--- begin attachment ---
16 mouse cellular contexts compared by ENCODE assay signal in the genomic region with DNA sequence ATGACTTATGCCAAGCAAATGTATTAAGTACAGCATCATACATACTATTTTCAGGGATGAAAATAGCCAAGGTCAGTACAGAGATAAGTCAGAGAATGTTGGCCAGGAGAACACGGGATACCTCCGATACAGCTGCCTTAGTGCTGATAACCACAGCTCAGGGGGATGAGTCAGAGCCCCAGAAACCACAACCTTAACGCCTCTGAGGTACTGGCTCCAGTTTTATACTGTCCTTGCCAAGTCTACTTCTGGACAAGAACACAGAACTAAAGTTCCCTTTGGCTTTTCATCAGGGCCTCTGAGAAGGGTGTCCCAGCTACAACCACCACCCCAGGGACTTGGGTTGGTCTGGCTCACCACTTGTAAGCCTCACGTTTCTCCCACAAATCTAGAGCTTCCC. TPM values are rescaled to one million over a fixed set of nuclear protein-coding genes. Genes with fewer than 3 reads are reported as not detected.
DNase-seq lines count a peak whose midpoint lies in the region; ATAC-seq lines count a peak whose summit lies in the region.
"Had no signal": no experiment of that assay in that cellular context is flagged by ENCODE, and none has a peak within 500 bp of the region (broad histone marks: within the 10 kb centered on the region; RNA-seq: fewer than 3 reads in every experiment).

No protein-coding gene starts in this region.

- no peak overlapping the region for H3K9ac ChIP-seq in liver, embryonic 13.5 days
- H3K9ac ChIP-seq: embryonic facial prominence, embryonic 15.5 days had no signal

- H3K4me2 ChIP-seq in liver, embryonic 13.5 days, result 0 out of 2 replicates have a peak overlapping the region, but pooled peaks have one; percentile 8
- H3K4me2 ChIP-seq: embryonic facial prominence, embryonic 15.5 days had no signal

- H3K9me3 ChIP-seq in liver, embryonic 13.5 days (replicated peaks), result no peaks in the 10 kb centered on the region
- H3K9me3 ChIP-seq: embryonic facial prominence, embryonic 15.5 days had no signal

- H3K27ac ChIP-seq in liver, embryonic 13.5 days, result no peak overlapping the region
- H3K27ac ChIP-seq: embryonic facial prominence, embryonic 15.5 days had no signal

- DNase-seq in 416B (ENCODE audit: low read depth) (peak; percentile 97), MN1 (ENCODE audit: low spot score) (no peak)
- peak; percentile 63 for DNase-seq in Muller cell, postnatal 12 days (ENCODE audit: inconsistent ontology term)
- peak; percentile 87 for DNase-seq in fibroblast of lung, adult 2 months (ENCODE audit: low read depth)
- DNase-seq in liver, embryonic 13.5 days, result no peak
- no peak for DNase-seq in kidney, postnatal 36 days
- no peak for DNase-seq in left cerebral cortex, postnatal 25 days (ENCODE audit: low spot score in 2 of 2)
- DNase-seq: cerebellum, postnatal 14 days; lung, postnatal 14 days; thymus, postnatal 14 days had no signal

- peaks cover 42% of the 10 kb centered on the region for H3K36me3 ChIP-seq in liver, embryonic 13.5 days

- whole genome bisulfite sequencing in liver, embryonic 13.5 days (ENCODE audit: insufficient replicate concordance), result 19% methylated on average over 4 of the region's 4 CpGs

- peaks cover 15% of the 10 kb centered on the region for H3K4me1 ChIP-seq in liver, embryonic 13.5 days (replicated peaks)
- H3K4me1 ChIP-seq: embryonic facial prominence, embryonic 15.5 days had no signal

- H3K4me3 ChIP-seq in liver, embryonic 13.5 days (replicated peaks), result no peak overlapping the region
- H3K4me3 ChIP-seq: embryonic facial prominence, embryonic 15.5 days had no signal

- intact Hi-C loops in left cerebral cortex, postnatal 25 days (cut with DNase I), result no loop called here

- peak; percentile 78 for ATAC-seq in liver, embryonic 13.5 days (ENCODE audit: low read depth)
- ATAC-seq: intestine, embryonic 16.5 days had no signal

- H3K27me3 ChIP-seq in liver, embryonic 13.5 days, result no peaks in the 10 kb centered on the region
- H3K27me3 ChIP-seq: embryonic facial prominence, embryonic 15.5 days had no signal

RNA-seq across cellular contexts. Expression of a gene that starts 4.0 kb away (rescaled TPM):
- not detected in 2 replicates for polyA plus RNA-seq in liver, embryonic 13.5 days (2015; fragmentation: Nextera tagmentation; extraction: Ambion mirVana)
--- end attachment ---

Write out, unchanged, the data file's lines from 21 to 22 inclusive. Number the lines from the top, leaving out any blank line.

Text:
- whole genome bisulfite sequencing in liver, embryonic 13.5 days (ENCODE audit: insufficient replicate concordance), result 19% methylated on average over 4 of the region's 4 CpGs

- peaks cover 15% of the 10 kb centered on the region for H3K4me1 ChIP-seq in liver, embryonic 13.5 days (replicated peaks)